Question: Mr. Duisenberg, on your comments: now, if you are looking at the two pillars of your strategy, then you have strengthened expectations of a further tightening of interest rates, or is that wrong? Because you are looking at the money supply and you are saying that there are no further distortions than there were at the beginning of the year. There is also further pressure from prices and the economy is looking as if it is going better. Now, looking at what Vice President Noyer said at the Parliament and what was said in New York, is it true to think that there is a tightening bias, which is actually going to lead to a tightening in the near future?

Duisenberg: We are of the opinion, as we found today, that we have already sensed in the euro area, effectively for more than a year, a rather accommodative stance of monetary policy. And we did come to the conclusion that it has served its purpose. It has contributed to a resumption of growth in a climate of price stability. So now, we are indeed assessing whether this period of an accommodative monetary policy stance has lasted long enough. But what we do need is some more evidence to make our conclusions very firm, which will lead us to further action.

Question: Mr. President, a question. You said at the beginning that discussions had been very intense today. Has it also been a very controversial discussion? Judging from the statement that we heard last week, that might be inferred. And the second question is more about the style of the ECB. Does today 's decision not to raise the interest rates signify, in any way, that we can not expect a short term-oriented ECB policy with pre-emptive strikes - that this is not your cup of tea, the way you are doing monetary policy?

Duisenberg: The discussion in the Governing Council was indeed very intense, very thorough, but not at all controversial. And we reached the conclusions, as I just read them to you, in great harmony. Now, as far as the pre-emptive nature of any strikes - if any - are concerned, I do want to emphasise, again, that it is not the inclination of the ECB to play a very activist role in trying to fine-tune the economy. On the other hand, any measures taken, whenever they are taken, will always have to be and will be timely.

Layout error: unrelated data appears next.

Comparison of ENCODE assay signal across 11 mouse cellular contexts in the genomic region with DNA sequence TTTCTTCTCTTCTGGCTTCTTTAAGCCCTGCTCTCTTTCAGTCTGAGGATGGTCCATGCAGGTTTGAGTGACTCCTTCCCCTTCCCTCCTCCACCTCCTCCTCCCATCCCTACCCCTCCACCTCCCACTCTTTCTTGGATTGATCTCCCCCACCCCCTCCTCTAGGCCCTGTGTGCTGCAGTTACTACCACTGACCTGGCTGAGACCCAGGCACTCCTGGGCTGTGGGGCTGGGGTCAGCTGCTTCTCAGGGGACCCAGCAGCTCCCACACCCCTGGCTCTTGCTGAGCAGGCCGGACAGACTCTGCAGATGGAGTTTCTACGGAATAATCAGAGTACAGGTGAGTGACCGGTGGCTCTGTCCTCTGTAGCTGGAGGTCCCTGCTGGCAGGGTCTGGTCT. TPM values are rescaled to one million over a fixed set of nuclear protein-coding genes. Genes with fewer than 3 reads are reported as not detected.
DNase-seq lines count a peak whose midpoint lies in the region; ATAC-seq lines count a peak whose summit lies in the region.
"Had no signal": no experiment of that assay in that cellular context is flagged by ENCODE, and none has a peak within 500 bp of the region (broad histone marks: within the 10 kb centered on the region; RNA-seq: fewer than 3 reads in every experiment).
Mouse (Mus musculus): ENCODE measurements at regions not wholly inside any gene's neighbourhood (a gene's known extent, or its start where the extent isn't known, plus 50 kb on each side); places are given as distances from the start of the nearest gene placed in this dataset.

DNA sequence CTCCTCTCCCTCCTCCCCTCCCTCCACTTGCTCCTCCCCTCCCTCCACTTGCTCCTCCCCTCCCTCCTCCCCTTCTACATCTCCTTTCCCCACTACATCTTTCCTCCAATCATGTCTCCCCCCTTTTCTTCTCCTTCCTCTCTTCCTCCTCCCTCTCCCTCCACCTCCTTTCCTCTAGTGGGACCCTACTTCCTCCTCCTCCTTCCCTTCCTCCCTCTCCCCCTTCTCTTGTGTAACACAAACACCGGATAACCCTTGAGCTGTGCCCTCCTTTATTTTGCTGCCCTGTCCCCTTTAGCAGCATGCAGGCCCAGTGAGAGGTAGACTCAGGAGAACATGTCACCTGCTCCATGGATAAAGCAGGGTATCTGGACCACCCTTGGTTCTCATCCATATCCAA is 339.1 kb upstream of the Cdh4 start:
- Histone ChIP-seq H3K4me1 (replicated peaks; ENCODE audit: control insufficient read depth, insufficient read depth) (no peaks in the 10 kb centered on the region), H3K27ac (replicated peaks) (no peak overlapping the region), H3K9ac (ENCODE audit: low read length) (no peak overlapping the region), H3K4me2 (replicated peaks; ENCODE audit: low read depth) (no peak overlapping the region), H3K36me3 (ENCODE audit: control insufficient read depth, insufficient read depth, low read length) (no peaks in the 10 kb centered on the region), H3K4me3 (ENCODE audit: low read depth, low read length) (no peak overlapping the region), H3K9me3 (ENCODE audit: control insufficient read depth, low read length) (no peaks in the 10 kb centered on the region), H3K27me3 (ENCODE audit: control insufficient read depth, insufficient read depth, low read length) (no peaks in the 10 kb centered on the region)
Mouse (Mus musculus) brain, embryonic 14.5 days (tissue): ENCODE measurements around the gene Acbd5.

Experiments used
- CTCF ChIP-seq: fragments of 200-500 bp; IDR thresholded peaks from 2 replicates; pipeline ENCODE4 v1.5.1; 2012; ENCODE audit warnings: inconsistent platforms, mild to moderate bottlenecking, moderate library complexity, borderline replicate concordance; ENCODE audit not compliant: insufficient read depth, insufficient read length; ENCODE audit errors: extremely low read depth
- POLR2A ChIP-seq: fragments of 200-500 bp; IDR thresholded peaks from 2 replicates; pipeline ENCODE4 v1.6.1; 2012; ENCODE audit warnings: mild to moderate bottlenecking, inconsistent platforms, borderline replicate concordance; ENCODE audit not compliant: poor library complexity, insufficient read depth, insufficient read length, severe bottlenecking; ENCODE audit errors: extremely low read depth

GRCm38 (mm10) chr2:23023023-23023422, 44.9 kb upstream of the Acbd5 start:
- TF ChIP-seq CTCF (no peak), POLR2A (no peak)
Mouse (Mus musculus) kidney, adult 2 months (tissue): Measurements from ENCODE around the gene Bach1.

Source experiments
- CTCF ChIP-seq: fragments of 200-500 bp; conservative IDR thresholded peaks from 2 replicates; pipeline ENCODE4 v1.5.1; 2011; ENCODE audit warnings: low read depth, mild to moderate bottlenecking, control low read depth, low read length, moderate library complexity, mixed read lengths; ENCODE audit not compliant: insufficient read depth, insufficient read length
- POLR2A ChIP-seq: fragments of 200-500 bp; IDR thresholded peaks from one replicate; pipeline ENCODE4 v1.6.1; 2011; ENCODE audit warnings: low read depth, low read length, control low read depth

Question: Mr. Duisenberg, my question has to do with the deregulation that is going on in the telecommunications and energy sectors. Is that something that you see as more of a one-time change that does not matter so much to your monetary policy decisions on inflation or is it a factor that you consider to be a longer-term factor for inflation, the deregulation?

Duisenberg: Well, it was not discussed as such at today 's meeting. But what we do consider is that this deregulation, liberalisation and increasing competition in itself might be a process which is rather long-term in character - because it is ongoing.

Question: Mr. Duisenberg, has there been a formal vote in taking this decision to leave the interest rates unchanged, or was it rather the outcome of the discussion?

Duisenberg: Let me repeat the words I used earlier. The discussion was very intense and was conducted, and ended, in great harmony.

Question: Mr. Duisenberg, where do we stand? Before the summer holidays we had a" creeping-in ''. After the summer holidays it was" slowly, slowly creeping in ''. And now,.

Duisenberg:. it keeps on creeping.

Question: Quicker? Is it still there?

Duisenberg: I am not good at measuring velocities, but - it is still there.

Question: Can I ask you, Mr. President, what exactly were you and your colleagues, Vice President Noyer and Mr. Issing, trying to achieve with the remarks that you each made publicly last week? The financial market seems certainly to have taken them as a very strong signal that there would be some action soon and, now, there is not any action. Now, what message were you trying to communicate last week?

Duisenberg: What we were trying to communicate was that we wanted to maintain the tone that we had set in the press conference on 15 July.

Question: Mr. Duisenberg, you said that the Council needed further evidence, more data, for a firm conclusion on further action. Can you elaborate on that? What are you looking at and what else do you need, basically?

Duisenberg: Well, we need not only a closer look, but also more data on the developments which I described earlier. On monetary developments, growth of M3, we will have new data by the end of this month, as well as new data on actual price developments and the entire broad range of indicators we look at. So, let me say this, the bias we discussed earlier is still there in full force. But before taking action we need more conclusive evidence confirming our preliminary assessment.